A core component of this is load balancing, which shares the workload between servers. This boosts the capacity, allowing servers to share the volume with others when they get overwhelmed by traffic. Load balancers can also detect server failures and automatically redirect traffic to healthy servers when necessary. When your high volume email service uses load balancing, it can continue to send its emails even when a server goes down.

Many providers have their servers and load balancers in the same place, which makes it easier for them to operate, but creates additional risks. If everything is located in the same data center, this means that a failure at the data center or in the network can still bring your email system down. Load balancing can’t help you if all of your infrastructure goes down at once.

At LuxSci, we offer a more robust alternative by placing three servers in separate data centers in the same geographic region. Having servers in three different physical locations makes your high volume email service far more resistant to going offline, because even if one data center fails, you still have backups at two other sites.

High Availability MySQL For High Volume Email

High volume email requires databases for tracking, logging, and other purposes. If your database goes down, then so does your ability to send transactional and marketing emails. This means that if high volume email is critical to your business, you also need high availability databases.

LuxSci’s solution is its regional high availability MySQL service. This offering includes three Enterprise MySQL servers, with each one located in a separate location within the same geographic area. It automatically replicates your databases across all three servers, with features including automated:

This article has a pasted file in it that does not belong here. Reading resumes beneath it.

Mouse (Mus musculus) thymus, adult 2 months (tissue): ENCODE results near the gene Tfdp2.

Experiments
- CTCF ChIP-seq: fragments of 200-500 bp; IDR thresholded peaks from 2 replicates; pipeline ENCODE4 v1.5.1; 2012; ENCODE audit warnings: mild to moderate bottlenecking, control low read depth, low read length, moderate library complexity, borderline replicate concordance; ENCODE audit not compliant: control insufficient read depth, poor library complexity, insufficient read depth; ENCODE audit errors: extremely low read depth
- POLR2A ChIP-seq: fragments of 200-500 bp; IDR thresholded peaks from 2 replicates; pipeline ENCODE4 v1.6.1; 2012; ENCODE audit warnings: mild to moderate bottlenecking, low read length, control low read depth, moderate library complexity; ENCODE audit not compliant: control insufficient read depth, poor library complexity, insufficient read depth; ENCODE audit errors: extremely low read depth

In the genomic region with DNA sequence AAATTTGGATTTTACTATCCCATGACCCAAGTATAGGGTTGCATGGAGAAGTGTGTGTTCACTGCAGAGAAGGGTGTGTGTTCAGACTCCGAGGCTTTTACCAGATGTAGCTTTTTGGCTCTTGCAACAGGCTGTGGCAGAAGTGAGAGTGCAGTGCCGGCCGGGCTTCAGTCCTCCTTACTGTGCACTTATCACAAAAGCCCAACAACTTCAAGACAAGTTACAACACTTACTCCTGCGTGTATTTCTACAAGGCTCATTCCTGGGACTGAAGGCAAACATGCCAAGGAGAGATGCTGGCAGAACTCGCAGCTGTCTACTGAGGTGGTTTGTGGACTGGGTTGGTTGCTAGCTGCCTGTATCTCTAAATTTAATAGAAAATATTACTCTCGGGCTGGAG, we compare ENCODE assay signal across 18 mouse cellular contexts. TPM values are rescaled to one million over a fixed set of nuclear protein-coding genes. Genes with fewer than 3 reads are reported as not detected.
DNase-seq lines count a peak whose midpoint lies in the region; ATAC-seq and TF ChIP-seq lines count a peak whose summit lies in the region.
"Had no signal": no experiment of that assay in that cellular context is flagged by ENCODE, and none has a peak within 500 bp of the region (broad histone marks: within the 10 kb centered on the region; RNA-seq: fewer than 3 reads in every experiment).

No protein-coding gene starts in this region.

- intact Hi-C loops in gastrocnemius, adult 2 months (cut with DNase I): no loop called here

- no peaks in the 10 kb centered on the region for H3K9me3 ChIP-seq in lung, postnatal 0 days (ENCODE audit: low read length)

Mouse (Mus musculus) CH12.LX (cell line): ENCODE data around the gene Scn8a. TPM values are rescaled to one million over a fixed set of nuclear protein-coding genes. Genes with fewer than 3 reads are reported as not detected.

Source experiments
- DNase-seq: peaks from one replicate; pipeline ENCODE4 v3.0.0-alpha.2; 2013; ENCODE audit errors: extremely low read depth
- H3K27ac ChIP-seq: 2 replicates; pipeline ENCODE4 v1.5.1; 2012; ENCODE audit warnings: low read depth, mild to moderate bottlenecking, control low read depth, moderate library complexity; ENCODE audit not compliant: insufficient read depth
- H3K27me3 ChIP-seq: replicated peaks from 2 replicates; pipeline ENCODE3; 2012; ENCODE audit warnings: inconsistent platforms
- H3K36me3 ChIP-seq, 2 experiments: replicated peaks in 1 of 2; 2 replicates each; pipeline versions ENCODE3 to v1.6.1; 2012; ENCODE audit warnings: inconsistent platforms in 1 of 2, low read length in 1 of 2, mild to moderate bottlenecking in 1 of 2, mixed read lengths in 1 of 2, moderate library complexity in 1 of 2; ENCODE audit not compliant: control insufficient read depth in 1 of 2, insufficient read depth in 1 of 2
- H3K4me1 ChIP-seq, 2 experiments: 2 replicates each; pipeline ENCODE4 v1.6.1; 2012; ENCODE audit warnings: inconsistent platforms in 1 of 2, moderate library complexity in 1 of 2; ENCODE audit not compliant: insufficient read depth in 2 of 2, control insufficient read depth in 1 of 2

• Failover and recovery
  • Zero-downtime system
  • Software updates

Our high availability MySQL service is excellent for organizations that rely on their high volume email for business operations, because it makes databases extremely resistant to going offline. It’s a solution that can help your organization survive the failure of a data center, all while being HIPAA-compliant at the same time.

Together with LuxSci’s high availability load balancers, our high availability MySQL makes your bulk email incredibly resistant to downtime.

LuxSci’s High Availability High Volume Email Solution

If marketing and transactional emails are critical to your organization’s operations, then you need a high volume email service. When you consider the costs of the service going down, its best to choose a solution that offers high availability.

Nothing will stop systems from failing, but with redundancies such as high availability load balancers and MySQL in place, we can make sure that regular failures don’t impact your business. Contact us now to find out more on how LuxSci’s offerings can help to keep your high volume email online as much as possible.


Securing your iPhone’s Email – Best Practices

Wednesday, November 4th, 2020

Apple offers an array of configuration options for securing your iPhone email. However, there are a number of steps that you will have to take before your device and its emails are actually protected.

Securing your iPhone Email 

Securing your iPhone email: Protect the iPhone itself first

The best place to start securing your iPhone email is by making sure the phone itself is protected. If the phone isn’t secure, then not only could someone access your email, but they could get your documents, pictures, contacts, and everything else you have on it. They could even take over your accounts.

This first step is pretty basic, and it applies to everyone, regardless of whether you have an iPhone or an Android device. Set up a passcode or password, and Touch ID or Face ID if you prefer these methods for unlocking your device.